Actually, the Supreme Court does make law.

By EmmaGold

Over and over again during her confirmation hearings, Judge Sotomayor said that “job of a judge is to apply the law” not to make it. Judges don’t make law. Congress, and state legislatures, make law. Judges apply it.

The reason Sotomayor had to keep telling the Senators that, as an appellate judge, she applied the law and didn’t make it, is because in 2005, she said in a speech that “the court of appeals is where policy is made.” And she knew right away that she shouldn’t have said it, following her comment with “and I know this is on tape and I should never say that because we don’t make law. I know. Okay, I know. I’m not promoting it. I’m not advocating it. I know.”

Well guess what? She was right in 2005, and wrong last week. And even more than the appellate courts, where judges are restricted by precedent, the Supreme Court is where laws are made.

More after the jump.

Way back in 1803, Chief Justice John Marshall declared that the Supreme Court has the power of “judicial review” in Marbury vs Madison. Nowhere in the Constitution is the Supreme Court explicitly given the power to determine the constitutionality of laws. In the majority opinion Marshall declared that

“…it is apparent, that the framers of the constitution contemplated that instrument as a rule for the government of courts…”

and that the courts must be able to declare laws in violation of the Constitution, and therefore void. I would say that giving his court a huge legal power (even if Marshall never used it again) counts as making law.

Want more recent examples? Miranda vs. Arizona. Everyone knows about your Miranda rights, as repeated on countless cop shows. The Founders did not write that little speech in the Constitution, nor did Congress write it in a bill. Chief Justice Earl Warren found that the Fifth Amendment, which only says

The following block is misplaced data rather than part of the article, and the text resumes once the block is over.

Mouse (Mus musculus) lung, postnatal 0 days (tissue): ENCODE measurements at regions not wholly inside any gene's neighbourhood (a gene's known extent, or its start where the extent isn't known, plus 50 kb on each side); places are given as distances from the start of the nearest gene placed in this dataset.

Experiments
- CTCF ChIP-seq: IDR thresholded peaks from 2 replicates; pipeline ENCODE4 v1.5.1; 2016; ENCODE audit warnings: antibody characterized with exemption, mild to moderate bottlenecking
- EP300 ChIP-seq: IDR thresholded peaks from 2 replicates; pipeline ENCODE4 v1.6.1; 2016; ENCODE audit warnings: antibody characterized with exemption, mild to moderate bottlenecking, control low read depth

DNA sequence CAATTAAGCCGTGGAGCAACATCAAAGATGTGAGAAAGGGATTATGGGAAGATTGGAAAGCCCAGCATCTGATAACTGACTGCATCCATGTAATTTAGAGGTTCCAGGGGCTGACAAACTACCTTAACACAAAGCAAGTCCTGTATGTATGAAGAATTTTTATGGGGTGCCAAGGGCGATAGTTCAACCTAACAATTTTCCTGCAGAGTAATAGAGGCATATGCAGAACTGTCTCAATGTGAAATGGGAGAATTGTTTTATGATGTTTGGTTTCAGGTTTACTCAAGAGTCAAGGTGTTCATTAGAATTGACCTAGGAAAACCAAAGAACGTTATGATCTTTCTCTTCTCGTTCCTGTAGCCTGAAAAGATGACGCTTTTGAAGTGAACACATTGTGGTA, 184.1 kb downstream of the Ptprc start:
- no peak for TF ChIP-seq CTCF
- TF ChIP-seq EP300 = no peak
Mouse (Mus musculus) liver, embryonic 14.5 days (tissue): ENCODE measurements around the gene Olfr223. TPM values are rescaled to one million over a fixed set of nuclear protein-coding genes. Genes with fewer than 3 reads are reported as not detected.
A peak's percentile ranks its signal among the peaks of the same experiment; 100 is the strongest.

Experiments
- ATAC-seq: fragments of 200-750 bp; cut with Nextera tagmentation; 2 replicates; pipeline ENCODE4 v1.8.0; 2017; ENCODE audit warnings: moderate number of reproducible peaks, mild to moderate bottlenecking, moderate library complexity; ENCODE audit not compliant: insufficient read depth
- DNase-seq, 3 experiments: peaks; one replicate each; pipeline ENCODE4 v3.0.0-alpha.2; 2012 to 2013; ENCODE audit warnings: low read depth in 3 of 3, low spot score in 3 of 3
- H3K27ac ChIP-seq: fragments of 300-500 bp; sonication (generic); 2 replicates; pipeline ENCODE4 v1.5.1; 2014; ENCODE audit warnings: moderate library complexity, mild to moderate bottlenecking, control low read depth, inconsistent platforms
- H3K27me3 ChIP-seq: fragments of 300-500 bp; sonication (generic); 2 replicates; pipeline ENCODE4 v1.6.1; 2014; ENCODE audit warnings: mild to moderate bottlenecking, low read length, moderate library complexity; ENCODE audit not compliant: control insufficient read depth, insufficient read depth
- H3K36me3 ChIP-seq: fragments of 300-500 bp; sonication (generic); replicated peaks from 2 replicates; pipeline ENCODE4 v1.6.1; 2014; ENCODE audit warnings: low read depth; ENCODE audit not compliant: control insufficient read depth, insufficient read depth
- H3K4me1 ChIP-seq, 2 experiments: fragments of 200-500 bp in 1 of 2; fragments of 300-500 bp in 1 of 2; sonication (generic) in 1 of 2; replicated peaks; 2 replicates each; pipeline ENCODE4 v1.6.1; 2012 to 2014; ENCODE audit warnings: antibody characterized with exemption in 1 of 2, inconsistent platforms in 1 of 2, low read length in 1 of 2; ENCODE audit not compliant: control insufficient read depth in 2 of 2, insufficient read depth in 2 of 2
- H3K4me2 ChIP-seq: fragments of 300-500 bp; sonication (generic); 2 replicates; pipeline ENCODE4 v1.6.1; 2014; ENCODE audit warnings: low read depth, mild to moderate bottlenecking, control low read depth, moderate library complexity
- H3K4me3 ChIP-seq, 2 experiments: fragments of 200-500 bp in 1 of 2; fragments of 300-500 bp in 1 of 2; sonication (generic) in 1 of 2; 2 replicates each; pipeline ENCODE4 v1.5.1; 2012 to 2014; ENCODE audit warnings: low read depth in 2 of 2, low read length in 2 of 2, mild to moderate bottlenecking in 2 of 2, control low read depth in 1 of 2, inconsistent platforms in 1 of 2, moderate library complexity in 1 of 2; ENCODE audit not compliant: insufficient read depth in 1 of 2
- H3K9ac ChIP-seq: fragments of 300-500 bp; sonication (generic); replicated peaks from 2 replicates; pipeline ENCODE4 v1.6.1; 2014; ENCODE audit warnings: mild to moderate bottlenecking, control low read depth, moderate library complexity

“No person… shall be compelled in any criminal case to be a witness against himself, nor be deprived of life, liberty, or property, without due process of law”

actually requires that

“…the person in custody must, prior to interrogation, be clearly informed that he has the right to remain silent, and that anything he says will be used against him in court; he must be clearly informed that he has the right to consult with a lawyer and to have the lawyer with him during interrogation, and that, if he is indigent, a lawyer will be appointed to represent him.”

Clearly creating a new legal requirement.

Even more recent? We can do that, too

According to the majority opinion (PDF), the 2009 case Safford Unified School District v. Redding held that

“Although the strip search violated Savana’s Fourth Amendment rights, petitioners Wilson, Romero, and Schwallier [the school officials] are protected from liability by qualified immunity because ‘clearly established law [did]not show that the search violated the Fourth Amendment'”

Before the case, strip searches for over the counter drugs on a 13 year old was maybe legal– enough that the school officials can’t be prosecuted for it. Now? Definitely not.

During his confirmation hearings, Chief Justice John Roberts famously declared “Judges are like umpires. Umpires don’t make the rules; they apply them. The role of an umpire and a judge is critical. They make sure everybody plays by the rules. But it is a limited role.” Roberts signed on to the Safford Unified School District v. Redding opinion. If he didn’t know it then, he knows it now: judges, particularly Supreme Court judges, make law.

And the Senators who questioned Judge Sotomayor last week should know it too.


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